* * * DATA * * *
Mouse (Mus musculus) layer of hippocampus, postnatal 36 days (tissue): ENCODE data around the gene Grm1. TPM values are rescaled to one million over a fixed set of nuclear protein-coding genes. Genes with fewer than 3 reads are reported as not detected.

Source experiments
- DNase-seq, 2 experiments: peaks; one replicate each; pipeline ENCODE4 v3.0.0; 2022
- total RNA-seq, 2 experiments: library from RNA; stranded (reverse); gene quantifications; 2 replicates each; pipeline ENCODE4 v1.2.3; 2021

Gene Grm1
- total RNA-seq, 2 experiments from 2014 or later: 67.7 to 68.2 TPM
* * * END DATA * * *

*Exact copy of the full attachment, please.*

Mouse (Mus musculus) layer of hippocampus, postnatal 36 days (tissue): ENCODE data around the gene Grm1. TPM values are rescaled to one million over a fixed set of nuclear protein-coding genes. Genes with fewer than 3 reads are reported as not detected.

Source experiments
- DNase-seq, 2 experiments: peaks; one replicate each; pipeline ENCODE4 v3.0.0; 2022
- total RNA-seq, 2 experiments: library from RNA; stranded (reverse); gene quantifications; 2 replicates each; pipeline ENCODE4 v1.2.3; 2021

Gene Grm1
- total RNA-seq, 2 experiments from 2014 or later: 67.7 to 68.2 TPM